The discharge of debts at the end of bankruptcy proceedings is often the primary purpose of the process for filers. Those with insurmountable levels of debt can eliminate some of their financial obligations as a result of a filing. A discharge reduces what debts someone must pay, making it easier for them to balance their budget and meet their other financial obligations.
Individuals who file for personal bankruptcy derive numerous benefits, including an automatic stay that temporarily prevents collection activity. The courts need time to review their circumstances and determine if they are actually eligible for a discharge. In most cases, the automatic stay on collection activity persists until the courts either discharge someone’s debt or dismiss their bankruptcy filing.
Occasionally, creditors can file a lawsuit to lift the automatic stay during the bankruptcy in specific circumstances. Most of the time, filers won’t have to worry about collection activity or lawsuits until they complete the bankruptcy. Despite the other benefits involved in the process, the discharge of someone’s eligible debt is the ultimate goal of the process. How long does it typically take to achieve that goal?
Bankruptcy can take months or years
Individuals filing for bankruptcy usually choose between Chapter 7 and Chapter 13 proceedings depending on their income and current financial resources. A Chapter 7 bankruptcy is only an option for people who can pass a means test that compares their income with the state median. However, it is the fastest route to the discharge of someone’s debts. In some cases, it may only take a couple of months to go from the initial filing date to the discharge of someone’s unsecured debts in a Chapter 7 case.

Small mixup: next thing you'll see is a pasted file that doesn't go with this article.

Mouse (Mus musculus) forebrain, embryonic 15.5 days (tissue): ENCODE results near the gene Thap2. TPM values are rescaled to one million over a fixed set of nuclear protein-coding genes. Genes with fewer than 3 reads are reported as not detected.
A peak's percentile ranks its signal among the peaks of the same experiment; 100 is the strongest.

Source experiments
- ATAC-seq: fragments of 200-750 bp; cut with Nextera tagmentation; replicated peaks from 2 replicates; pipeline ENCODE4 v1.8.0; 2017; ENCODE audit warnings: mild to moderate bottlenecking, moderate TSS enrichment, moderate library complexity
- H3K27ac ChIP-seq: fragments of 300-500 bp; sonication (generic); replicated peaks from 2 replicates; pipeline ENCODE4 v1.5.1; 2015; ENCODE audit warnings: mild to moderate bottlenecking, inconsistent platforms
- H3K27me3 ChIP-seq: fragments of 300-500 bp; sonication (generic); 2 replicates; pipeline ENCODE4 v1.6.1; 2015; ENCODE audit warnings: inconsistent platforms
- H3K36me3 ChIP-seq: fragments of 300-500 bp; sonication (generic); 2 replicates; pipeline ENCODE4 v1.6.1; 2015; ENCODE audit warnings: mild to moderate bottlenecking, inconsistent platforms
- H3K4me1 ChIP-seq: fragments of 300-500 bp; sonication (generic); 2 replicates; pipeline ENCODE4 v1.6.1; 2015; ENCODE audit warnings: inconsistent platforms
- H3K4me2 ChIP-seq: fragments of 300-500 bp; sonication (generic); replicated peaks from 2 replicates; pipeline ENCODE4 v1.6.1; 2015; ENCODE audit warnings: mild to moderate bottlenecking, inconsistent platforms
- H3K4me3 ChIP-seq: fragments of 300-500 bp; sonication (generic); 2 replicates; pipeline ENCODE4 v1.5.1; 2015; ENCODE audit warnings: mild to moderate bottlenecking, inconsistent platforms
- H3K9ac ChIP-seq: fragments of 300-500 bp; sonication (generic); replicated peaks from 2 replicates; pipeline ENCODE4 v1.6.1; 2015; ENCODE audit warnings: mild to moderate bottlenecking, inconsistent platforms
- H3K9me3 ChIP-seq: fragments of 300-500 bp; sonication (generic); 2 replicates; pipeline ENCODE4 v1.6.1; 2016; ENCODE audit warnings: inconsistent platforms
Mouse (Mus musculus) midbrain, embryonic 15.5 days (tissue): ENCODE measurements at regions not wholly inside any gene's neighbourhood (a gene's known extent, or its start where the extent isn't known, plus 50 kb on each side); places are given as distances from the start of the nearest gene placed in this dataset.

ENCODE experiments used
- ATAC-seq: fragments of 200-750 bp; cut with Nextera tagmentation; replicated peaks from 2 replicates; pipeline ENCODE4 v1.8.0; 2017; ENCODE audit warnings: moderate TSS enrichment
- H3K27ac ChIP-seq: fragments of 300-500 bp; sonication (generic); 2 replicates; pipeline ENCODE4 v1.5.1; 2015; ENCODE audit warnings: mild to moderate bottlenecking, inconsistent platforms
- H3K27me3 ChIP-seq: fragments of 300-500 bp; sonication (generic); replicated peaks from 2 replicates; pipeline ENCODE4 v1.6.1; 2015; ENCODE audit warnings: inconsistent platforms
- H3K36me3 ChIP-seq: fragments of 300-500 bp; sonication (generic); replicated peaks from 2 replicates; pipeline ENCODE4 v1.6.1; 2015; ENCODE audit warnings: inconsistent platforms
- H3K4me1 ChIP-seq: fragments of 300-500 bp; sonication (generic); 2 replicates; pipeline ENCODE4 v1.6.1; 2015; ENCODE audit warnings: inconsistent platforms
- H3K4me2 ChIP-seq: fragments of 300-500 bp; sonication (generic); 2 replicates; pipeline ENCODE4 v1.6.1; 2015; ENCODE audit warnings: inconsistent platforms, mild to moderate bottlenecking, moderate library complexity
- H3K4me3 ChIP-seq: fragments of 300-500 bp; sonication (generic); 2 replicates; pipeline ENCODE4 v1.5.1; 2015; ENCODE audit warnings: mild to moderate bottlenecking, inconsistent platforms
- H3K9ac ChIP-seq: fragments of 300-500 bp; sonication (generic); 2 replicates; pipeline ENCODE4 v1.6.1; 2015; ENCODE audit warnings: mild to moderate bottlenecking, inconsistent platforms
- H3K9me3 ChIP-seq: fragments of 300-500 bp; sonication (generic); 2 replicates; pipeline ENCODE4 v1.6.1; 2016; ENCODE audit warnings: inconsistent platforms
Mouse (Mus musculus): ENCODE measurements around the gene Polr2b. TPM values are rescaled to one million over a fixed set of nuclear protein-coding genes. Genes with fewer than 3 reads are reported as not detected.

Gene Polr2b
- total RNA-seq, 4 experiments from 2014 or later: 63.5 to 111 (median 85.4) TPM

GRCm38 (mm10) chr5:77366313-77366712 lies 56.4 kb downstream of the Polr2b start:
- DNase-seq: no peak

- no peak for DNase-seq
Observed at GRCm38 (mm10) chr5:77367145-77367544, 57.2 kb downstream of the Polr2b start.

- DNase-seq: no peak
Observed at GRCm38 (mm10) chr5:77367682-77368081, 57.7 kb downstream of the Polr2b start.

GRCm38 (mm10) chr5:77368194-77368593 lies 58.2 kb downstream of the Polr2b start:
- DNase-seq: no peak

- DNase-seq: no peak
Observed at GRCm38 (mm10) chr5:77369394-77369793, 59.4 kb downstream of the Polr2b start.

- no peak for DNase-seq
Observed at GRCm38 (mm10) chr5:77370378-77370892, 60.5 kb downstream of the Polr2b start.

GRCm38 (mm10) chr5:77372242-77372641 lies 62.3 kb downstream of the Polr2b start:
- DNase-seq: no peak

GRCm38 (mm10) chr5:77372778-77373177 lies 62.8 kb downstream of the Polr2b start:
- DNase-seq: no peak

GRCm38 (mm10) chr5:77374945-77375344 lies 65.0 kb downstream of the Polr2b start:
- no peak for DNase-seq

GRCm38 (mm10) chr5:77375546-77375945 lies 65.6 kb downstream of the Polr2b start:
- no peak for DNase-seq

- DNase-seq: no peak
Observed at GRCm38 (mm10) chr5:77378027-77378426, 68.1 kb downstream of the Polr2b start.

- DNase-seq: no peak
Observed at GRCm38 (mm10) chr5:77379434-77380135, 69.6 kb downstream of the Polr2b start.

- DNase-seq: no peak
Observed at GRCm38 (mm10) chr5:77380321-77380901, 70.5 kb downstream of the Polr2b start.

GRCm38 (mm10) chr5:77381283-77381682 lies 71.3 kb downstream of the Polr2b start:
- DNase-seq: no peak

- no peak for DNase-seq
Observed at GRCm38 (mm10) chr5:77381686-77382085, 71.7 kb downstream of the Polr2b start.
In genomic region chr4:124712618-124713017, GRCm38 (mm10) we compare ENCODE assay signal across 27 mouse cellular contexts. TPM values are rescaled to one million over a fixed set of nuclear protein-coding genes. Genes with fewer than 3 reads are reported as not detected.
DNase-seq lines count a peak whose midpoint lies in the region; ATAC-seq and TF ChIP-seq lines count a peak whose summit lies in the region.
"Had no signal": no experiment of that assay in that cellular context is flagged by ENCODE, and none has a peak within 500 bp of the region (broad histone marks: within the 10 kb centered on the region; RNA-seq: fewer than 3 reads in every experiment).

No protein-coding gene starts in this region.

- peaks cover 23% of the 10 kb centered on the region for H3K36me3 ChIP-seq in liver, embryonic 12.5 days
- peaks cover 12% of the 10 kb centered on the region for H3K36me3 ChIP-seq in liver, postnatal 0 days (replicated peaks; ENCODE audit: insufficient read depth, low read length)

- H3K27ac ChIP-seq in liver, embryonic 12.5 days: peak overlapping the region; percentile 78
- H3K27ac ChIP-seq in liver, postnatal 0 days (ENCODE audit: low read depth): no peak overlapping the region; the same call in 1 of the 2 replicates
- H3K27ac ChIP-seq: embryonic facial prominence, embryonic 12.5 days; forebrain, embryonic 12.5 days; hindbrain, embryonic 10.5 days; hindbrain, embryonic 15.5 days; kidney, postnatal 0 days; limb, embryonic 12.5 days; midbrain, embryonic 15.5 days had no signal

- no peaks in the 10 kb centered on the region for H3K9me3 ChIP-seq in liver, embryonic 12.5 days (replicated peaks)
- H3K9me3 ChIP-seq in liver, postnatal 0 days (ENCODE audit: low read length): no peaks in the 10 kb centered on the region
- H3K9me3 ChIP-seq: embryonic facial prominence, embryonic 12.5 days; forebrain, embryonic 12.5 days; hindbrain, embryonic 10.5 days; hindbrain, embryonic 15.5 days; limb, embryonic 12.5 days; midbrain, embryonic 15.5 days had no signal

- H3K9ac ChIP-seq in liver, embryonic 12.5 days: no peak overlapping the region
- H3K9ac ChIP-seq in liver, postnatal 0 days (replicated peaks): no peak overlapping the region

Chapter 13 filings take significantly longer. Before someone might qualify for a discharge, they have to complete a multi-year repayment plan. They will need to make anywhere from three to five years of structured payments to their creditors through the bankruptcy trustee overseeing their case. It is only after negotiating and completing a repayment plan that someone can go back to court and secure a discharge from a judge.
Depending on the current volume of cases going through the courts, the type of bankruptcy someone files and even the unique factors in their case, bankruptcy could last for a season or more than half a decade. Understanding the likely timeline for bankruptcy proceedings can empower those trying to take control of their financial obligations to make informed choices accordingly.